borrow

verb
bor·​row | \ ˈbär-(ˌ)ō How to pronounce borrow (audio) , ˈbȯr-\
borrowed; borrowing; borrows

Definition of borrow

 (Entry 1 of 2)

transitive verb

1a : to receive with the implied or expressed intention of returning the same or an equivalent borrow a book from the library borrowed a dollar borrowing a cup of sugar from a neighbor
b finance : to borrow (money) with the intention of returning the same plus interest (see interest entry 1 sense 3a) borrow money from the bank
2a : to appropriate for one's own use borrow a metaphor from Shakespeare
b : derive, adopt traditions borrowed from African polytheism
3 mathematics : to take (one) from a digit of the minuend in arithmetical subtraction in order to add as 10 to the digit holding the next lower place
4 : to adopt into one language from another The English word "entrepreneur" was borrowed from French.
5 dialect : lend Borrow me your pencil.

intransitive verb

: to borrow something borrows heavily from Nietzsche
borrow trouble
: to do something unnecessarily that may result in adverse reaction or repercussions

Borrow

biographical name
Bor·​row | \ ˈbär-(ˌ)ō How to pronounce Borrow (audio) \

Definition of Borrow (Entry 2 of 2)

George Henry 1803–1881 English author

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Other Words from borrow

Verb

borrower \ ˈbär-​ə-​wər How to pronounce borrower (audio) , ˈbȯr-​ \ noun

Synonyms for borrow

Synonyms: Verb

adopt, embrace, espouse, take on, take up

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Examples of borrow in a Sentence

Verb

The twins often borrow each other's clothes. I'm borrowing a friend's car for the weekend. He borrowed the book from the library. Will you see if we can borrow a cup of sugar from the neighbors? She borrowed $20 from me. The speech was peppered with phrases borrowed from Winston Churchill. She borrowed the technique from local artisans.
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Recent Examples on the Web: Verb

By comparison, the state borrowed an average of $583 million over the first three months of the year under Gov. Dannel P. Malloy, according to the governor’s office. Christopher Keating, courant.com, "Gov. Lamont keeps state on debt diet," 19 June 2019 Couples borrow, on average, $16,000 and typically pay it off within three years. Abha Bhattarai, Washington Post, "Americans, who are already under record-levels of debt, are taking out wedding-specific loans.," 19 June 2019 In 2011, the state borrowed $38 million to buy the land and transferred it to a seven-member commission appointed by the governor, with the input of the speaker of the House of Representatives and the mayor. Dan Mcgowan, BostonGlobe.com, "Building in Providence: a tale of bureaucratic headaches and too many delays," 17 June 2019 In late 2017, Rauner’s administration was also borrowing money on the bond market to pay down the state bill backlog, then hovering around $16 billion. Jamie Munks, chicagotribune.com, "Despite Gov. J.B. Pritzker’s legislative wins, Illinois ‘not out of the woods’ financially," 14 June 2019 With uproarious derisiveness yet also empathetic warmth, Jarmusch borrows a small but solid batch of horror-movie tropes to evoke an existential tabula rasa with (almost) no way out. Paige Williams, The New Yorker, "“The Dead Don’t Die,” Reviewed: Jim Jarmusch’s Fiercely Political Zombie Comedy," 14 June 2019 Previous Peronist regimes have borrowed and splurged with unusual recklessness. The Economist, "Politics this week," 14 June 2019 Princess Beatrice borrowed a fashion tip from her aunt for Trooping the Colour this Saturday, June 8. Caroline Picard, Good Housekeeping, "Everyone Is Obsessed With Princess Beatrice's Elaborate Trooping the Colour Dress and Hat," 8 June 2019 Ikea borrowed the technique for a 25-minute digital spot on dorm room products. Karen Pallarito, Health.com, "How Does ASMR Work? The Science Behind Those Brain-Tingling Sounds," 6 June 2019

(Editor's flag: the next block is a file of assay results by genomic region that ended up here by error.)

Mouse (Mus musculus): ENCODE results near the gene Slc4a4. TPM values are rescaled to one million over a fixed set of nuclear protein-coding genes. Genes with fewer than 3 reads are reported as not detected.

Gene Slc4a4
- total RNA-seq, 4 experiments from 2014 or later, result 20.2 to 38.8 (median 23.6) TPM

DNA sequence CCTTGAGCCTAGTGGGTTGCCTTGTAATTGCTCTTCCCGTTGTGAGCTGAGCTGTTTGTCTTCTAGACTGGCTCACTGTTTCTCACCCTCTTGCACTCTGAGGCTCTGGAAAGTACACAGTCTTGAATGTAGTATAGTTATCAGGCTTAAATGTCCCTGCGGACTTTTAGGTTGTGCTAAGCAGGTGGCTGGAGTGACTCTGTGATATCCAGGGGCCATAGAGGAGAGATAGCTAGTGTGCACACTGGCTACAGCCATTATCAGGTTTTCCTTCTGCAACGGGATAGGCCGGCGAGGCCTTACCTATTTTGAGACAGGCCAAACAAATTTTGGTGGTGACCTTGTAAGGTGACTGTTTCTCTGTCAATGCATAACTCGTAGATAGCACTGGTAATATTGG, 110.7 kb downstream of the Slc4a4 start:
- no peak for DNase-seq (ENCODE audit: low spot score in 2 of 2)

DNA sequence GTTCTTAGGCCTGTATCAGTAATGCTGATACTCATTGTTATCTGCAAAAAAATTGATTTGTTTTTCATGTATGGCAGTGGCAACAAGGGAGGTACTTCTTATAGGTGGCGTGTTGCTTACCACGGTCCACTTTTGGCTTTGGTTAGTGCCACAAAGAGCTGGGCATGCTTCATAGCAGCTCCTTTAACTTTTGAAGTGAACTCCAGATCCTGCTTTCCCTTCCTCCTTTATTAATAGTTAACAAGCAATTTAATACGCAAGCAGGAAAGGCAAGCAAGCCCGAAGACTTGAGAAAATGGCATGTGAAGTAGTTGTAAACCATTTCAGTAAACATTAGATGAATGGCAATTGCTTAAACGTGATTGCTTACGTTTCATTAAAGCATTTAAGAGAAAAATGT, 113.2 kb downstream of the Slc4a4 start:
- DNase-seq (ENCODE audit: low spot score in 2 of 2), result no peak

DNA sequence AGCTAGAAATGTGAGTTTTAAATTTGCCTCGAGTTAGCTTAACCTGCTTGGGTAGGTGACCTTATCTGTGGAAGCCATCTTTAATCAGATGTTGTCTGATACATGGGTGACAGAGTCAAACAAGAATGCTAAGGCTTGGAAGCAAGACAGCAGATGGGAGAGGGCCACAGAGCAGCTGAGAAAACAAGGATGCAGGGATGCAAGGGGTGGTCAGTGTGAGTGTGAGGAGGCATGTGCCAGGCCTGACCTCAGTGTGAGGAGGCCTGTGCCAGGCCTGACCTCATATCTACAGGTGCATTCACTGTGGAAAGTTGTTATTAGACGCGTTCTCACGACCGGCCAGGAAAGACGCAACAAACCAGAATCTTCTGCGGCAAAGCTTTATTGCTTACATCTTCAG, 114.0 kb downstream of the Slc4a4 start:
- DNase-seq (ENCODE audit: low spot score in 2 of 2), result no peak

These example sentences are selected automatically from various online news sources to reflect current usage of the word 'borrow.' Views expressed in the examples do not represent the opinion of Merriam-Webster or its editors. Send us feedback.

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First Known Use of borrow

Verb

before the 12th century, in the meaning defined at transitive sense 1a

History and Etymology for borrow

Verb

Middle English borwen, from Old English borgian; akin to Old English beorgan to preserve — more at bury

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More Definitions for borrow

borrow

verb

English Language Learners Definition of borrow

: to take and use (something that belongs to someone else) for a period of time before returning it
: to take and use up (something) with the promise to give back something of equal value
: to use (an idea, saying, etc.) that was thought up by someone else

borrow

verb
bor·​row | \ ˈbär-ō How to pronounce borrow (audio) \
borrowed; borrowing

Kids Definition of borrow

1 : to take and use something with the promise of returning it Can I borrow your pen?
2 : to use something begun or thought up by another : adopt borrow an idea
3 : to adopt into one language from another Many English words are borrowed from French.

Other Words from borrow

borrower \ ˈbär-​ə-​wər \ noun
bor·​row

Legal Definition of borrow

: to take or receive temporarily specifically : to receive (money) with the intention of returning the same plus interest

Other Words from borrow

borrower noun

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More from Merriam-Webster on borrow

Rhyming Dictionary: Words that rhyme with borrow

Thesaurus: All synonyms and antonyms for borrow

Spanish Central: Translation of borrow

Nglish: Translation of borrow for Spanish Speakers

Britannica English: Translation of borrow for Arabic Speakers

Comments on borrow

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